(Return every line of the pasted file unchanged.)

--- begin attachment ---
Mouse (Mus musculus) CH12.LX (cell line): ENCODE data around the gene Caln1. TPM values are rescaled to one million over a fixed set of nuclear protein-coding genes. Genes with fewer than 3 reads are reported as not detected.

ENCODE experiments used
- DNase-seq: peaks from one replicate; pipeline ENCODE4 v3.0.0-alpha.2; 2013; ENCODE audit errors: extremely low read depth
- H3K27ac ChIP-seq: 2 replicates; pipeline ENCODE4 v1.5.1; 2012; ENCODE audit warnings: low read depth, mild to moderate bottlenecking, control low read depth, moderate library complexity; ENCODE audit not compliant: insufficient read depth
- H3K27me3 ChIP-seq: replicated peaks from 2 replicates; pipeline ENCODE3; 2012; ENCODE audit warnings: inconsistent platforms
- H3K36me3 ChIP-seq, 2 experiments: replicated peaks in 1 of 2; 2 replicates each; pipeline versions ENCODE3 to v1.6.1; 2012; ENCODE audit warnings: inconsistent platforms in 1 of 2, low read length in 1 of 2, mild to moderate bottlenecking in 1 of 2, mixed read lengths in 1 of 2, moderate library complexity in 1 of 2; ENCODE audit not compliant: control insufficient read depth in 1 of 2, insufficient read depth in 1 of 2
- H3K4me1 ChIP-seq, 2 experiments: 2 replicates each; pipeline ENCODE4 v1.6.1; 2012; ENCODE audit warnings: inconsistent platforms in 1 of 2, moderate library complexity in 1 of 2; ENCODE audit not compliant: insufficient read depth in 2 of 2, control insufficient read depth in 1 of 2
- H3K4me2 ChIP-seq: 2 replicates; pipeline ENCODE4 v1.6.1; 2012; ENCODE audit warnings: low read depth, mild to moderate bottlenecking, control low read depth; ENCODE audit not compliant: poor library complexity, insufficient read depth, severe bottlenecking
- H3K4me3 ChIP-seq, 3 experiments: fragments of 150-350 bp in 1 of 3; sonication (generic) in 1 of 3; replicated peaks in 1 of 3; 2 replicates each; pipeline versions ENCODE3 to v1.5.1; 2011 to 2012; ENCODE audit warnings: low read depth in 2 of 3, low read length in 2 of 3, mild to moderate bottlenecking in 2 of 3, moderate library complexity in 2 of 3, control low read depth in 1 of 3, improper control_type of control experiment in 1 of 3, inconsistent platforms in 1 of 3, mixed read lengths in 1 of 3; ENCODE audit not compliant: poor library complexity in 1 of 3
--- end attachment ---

Mouse (Mus musculus) CH12.LX (cell line): ENCODE data around the gene Caln1. TPM values are rescaled to one million over a fixed set of nuclear protein-coding genes. Genes with fewer than 3 reads are reported as not detected.

ENCODE experiments used
- DNase-seq: peaks from one replicate; pipeline ENCODE4 v3.0.0-alpha.2; 2013; ENCODE audit errors: extremely low read depth
- H3K27ac ChIP-seq: 2 replicates; pipeline ENCODE4 v1.5.1; 2012; ENCODE audit warnings: low read depth, mild to moderate bottlenecking, control low read depth, moderate library complexity; ENCODE audit not compliant: insufficient read depth
- H3K27me3 ChIP-seq: replicated peaks from 2 replicates; pipeline ENCODE3; 2012; ENCODE audit warnings: inconsistent platforms
- H3K36me3 ChIP-seq, 2 experiments: replicated peaks in 1 of 2; 2 replicates each; pipeline versions ENCODE3 to v1.6.1; 2012; ENCODE audit warnings: inconsistent platforms in 1 of 2, low read length in 1 of 2, mild to moderate bottlenecking in 1 of 2, mixed read lengths in 1 of 2, moderate library complexity in 1 of 2; ENCODE audit not compliant: control insufficient read depth in 1 of 2, insufficient read depth in 1 of 2
- H3K4me1 ChIP-seq, 2 experiments: 2 replicates each; pipeline ENCODE4 v1.6.1; 2012; ENCODE audit warnings: inconsistent platforms in 1 of 2, moderate library complexity in 1 of 2; ENCODE audit not compliant: insufficient read depth in 2 of 2, control insufficient read depth in 1 of 2
- H3K4me2 ChIP-seq: 2 replicates; pipeline ENCODE4 v1.6.1; 2012; ENCODE audit warnings: low read depth, mild to moderate bottlenecking, control low read depth; ENCODE audit not compliant: poor library complexity, insufficient read depth, severe bottlenecking
- H3K4me3 ChIP-seq, 3 experiments: fragments of 150-350 bp in 1 of 3; sonication (generic) in 1 of 3; replicated peaks in 1 of 3; 2 replicates each; pipeline versions ENCODE3 to v1.5.1; 2011 to 2012; ENCODE audit warnings: low read depth in 2 of 3, low read length in 2 of 3, mild to moderate bottlenecking in 2 of 3, moderate library complexity in 2 of 3, control low read depth in 1 of 3, improper control_type of control experiment in 1 of 3, inconsistent platforms in 1 of 3, mixed read lengths in 1 of 3; ENCODE audit not compliant: poor library complexity in 1 of 3